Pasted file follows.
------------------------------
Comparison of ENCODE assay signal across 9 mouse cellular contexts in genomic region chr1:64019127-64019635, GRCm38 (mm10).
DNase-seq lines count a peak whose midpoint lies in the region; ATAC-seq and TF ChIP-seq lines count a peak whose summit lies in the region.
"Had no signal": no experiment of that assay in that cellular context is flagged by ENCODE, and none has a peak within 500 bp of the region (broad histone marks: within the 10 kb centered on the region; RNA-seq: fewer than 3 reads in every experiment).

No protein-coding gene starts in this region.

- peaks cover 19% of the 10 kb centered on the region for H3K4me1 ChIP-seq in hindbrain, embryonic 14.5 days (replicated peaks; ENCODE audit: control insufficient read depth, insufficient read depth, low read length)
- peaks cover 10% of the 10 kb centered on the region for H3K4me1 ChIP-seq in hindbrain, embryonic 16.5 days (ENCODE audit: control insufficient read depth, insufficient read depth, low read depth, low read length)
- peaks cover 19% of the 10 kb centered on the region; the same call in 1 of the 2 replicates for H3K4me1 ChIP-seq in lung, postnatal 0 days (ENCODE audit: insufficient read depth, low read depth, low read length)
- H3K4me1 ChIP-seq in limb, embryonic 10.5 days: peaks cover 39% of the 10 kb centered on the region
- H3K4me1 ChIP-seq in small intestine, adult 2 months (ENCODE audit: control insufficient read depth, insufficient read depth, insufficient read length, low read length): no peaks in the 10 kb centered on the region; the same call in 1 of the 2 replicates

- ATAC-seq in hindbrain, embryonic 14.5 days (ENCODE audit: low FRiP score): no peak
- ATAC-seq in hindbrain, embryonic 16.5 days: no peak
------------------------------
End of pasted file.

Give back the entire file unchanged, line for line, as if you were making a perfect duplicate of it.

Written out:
Comparison of ENCODE assay signal across 9 mouse cellular contexts in genomic region chr1:64019127-64019635, GRCm38 (mm10).
DNase-seq lines count a peak whose midpoint lies in the region; ATAC-seq and TF ChIP-seq lines count a peak whose summit lies in the region.
"Had no signal": no experiment of that assay in that cellular context is flagged by ENCODE, and none has a peak within 500 bp of the region (broad histone marks: within the 10 kb centered on the region; RNA-seq: fewer than 3 reads in every experiment).

No protein-coding gene starts in this region.

- peaks cover 19% of the 10 kb centered on the region for H3K4me1 ChIP-seq in hindbrain, embryonic 14.5 days (replicated peaks; ENCODE audit: control insufficient read depth, insufficient read depth, low read length)
- peaks cover 10% of the 10 kb centered on the region for H3K4me1 ChIP-seq in hindbrain, embryonic 16.5 days (ENCODE audit: control insufficient read depth, insufficient read depth, low read depth, low read length)
- peaks cover 19% of the 10 kb centered on the region; the same call in 1 of the 2 replicates for H3K4me1 ChIP-seq in lung, postnatal 0 days (ENCODE audit: insufficient read depth, low read depth, low read length)
- H3K4me1 ChIP-seq in limb, embryonic 10.5 days: peaks cover 39% of the 10 kb centered on the region
- H3K4me1 ChIP-seq in small intestine, adult 2 months (ENCODE audit: control insufficient read depth, insufficient read depth, insufficient read length, low read length): no peaks in the 10 kb centered on the region; the same call in 1 of the 2 replicates

- ATAC-seq in hindbrain, embryonic 14.5 days (ENCODE audit: low FRiP score): no peak
- ATAC-seq in hindbrain, embryonic 16.5 days: no peak